Family Engagement for High School Success

It takes a village to raise a child. This is true. However, the foundation of the village is the family. The Family Engagement for High School Success project of United Way of Southern Cameron County and the Los Fresnos CISD works with students, families and the community to give struggling students a chance.

Here on the border our culture places family first. Any attempt to improve student performance must be family-based to be successful. Families, though, sometimes feel disengaged from the school system, particularly at the secondary level. Families want to help, but they may lack necessary information about high school. This is where the project comes in.

Meet Ivonne

When Ivonne entered 9th grade at the Los Fresnos United 9th Grade Campus she had behavior issues because of problems at home. Her issues were so debilitating that she was at-risk of not being on track to graduate from high school on time. The program assigned her a Family Coordinator, who is charged with working with the school, families and community organizations to ensure that at-risk students graduate on time. The Family Coordinator stays with the student and his or her family through the high school years--a key component of the strategy. The position was originally funded by a grant from AT&T Aspire.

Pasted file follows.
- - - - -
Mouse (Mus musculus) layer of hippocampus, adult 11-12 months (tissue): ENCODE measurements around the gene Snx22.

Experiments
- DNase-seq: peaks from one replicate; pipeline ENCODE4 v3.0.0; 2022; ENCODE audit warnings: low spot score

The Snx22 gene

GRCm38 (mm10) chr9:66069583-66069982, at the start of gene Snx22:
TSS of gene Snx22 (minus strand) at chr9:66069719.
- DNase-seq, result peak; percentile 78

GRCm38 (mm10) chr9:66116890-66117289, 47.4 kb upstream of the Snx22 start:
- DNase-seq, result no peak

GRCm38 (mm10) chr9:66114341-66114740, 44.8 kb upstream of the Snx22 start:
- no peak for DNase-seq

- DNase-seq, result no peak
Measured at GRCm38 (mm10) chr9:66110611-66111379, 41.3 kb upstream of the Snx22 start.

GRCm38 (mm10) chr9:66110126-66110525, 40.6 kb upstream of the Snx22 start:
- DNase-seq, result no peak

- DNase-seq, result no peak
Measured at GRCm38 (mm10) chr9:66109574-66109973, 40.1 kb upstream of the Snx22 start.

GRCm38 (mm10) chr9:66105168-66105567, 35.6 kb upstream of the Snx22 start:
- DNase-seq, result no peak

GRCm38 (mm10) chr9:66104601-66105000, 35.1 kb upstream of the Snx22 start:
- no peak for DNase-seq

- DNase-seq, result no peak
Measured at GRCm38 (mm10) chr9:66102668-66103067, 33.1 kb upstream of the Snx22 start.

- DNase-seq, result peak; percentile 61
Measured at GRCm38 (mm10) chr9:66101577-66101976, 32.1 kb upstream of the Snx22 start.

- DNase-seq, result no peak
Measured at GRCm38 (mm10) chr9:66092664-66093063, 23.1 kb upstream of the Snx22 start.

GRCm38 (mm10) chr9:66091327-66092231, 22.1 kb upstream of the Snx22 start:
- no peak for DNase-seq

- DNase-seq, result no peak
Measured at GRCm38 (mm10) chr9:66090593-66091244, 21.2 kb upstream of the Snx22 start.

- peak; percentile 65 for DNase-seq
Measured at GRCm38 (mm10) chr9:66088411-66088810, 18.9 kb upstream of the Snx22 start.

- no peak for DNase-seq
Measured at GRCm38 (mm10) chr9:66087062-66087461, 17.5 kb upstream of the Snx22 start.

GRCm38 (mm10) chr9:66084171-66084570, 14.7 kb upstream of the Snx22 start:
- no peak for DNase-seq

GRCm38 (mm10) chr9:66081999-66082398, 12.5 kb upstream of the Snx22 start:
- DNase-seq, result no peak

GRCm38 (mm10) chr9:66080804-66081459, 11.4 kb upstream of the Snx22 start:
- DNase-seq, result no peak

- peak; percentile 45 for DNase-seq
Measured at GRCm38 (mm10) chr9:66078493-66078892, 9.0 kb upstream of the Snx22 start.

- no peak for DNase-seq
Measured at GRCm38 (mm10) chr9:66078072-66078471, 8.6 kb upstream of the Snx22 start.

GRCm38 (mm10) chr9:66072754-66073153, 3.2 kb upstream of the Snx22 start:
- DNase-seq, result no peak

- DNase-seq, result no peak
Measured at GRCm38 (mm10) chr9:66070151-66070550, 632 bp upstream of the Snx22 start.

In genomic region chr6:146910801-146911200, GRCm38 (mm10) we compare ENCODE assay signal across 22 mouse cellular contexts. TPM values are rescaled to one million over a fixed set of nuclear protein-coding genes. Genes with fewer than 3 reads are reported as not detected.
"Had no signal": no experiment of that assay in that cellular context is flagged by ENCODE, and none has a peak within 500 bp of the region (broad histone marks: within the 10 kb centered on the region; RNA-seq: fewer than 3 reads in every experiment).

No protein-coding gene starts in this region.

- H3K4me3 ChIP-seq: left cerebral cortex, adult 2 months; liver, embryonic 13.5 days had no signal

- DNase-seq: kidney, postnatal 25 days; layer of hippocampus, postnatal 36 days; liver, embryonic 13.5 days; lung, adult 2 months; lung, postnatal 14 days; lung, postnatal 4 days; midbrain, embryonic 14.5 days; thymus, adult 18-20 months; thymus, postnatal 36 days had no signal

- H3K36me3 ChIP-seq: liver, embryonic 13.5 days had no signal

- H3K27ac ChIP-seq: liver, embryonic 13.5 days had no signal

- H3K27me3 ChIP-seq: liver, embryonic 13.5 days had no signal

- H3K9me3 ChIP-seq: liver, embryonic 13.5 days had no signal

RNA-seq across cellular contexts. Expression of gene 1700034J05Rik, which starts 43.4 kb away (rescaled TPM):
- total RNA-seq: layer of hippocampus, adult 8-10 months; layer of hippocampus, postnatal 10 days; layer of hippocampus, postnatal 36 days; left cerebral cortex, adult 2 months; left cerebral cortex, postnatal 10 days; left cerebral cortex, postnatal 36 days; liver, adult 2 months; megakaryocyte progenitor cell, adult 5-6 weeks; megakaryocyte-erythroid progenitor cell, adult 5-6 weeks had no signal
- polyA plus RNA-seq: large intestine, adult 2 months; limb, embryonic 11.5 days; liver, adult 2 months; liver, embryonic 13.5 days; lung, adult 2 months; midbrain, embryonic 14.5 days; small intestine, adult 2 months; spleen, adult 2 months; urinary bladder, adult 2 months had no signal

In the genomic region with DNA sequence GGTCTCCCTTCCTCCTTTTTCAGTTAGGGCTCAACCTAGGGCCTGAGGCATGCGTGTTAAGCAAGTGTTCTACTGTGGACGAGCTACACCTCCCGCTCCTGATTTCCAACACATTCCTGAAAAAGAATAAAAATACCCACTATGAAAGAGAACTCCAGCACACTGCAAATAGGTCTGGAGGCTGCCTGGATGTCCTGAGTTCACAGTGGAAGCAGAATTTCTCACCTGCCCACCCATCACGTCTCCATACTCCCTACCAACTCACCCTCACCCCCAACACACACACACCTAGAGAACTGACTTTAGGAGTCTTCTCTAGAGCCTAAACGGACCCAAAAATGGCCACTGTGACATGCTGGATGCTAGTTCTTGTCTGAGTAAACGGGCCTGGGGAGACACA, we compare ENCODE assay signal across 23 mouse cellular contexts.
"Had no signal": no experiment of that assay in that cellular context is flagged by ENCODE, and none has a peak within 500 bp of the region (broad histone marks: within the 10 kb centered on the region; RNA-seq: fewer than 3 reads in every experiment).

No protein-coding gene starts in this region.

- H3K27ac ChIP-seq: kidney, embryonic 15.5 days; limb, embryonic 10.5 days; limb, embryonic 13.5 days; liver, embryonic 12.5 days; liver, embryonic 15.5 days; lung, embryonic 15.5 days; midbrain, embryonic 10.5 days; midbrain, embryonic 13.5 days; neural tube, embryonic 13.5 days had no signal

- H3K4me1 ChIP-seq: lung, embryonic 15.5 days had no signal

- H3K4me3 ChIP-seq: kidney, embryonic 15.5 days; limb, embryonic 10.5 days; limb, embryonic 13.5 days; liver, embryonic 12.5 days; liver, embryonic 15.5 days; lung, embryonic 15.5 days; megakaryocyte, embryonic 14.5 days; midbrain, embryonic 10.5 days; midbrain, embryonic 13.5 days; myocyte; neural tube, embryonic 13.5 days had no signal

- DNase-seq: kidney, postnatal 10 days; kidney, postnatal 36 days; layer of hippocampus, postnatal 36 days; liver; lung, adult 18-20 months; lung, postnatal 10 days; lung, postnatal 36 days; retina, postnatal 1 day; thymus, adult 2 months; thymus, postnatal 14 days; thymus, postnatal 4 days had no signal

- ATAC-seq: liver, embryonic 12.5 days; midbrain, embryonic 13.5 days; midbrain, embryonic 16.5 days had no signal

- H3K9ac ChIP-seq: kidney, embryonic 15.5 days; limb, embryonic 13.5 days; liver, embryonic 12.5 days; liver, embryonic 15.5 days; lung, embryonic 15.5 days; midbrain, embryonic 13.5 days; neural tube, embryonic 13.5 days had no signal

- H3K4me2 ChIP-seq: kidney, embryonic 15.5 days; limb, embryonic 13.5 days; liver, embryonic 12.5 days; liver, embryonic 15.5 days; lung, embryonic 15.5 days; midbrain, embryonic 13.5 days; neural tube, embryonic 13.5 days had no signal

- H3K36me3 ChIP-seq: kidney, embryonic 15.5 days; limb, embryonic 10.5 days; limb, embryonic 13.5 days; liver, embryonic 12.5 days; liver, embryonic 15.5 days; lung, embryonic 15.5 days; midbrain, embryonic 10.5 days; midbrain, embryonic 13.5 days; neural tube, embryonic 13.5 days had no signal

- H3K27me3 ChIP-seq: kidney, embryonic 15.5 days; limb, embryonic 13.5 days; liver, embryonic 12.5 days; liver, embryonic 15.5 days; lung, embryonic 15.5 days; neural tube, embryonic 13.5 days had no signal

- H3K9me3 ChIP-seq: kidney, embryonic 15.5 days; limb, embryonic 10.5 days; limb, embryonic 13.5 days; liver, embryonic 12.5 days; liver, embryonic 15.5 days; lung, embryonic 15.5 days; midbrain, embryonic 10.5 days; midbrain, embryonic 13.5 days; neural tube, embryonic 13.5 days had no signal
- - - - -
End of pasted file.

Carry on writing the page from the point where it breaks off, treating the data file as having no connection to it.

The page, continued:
Today Ivonne is a new young woman. She volunteers to assist the Family Coordinator and her teachers, and she is developing clerical skills through her volunteer service. Ivonne's grades have gone from 50s to the honor roll. She now accepts her mother's guidance and participates more in social activities with her family. Previously, Ivonne had never talked about going to college. She now expresses a desire to attend college and become a counselor like Mrs. Pereira, her Family Coordinator.

Since adding the Family Coordinator position, the project has seen a 45 percent improvement in student academic performance and a 25 percent improvement in attendance within the target population when compared to previous cohorts who had the same risk factors. Increased family involvement in students' high school experiences has empowered families with new knowledge and skills and is already yielding benefits for students.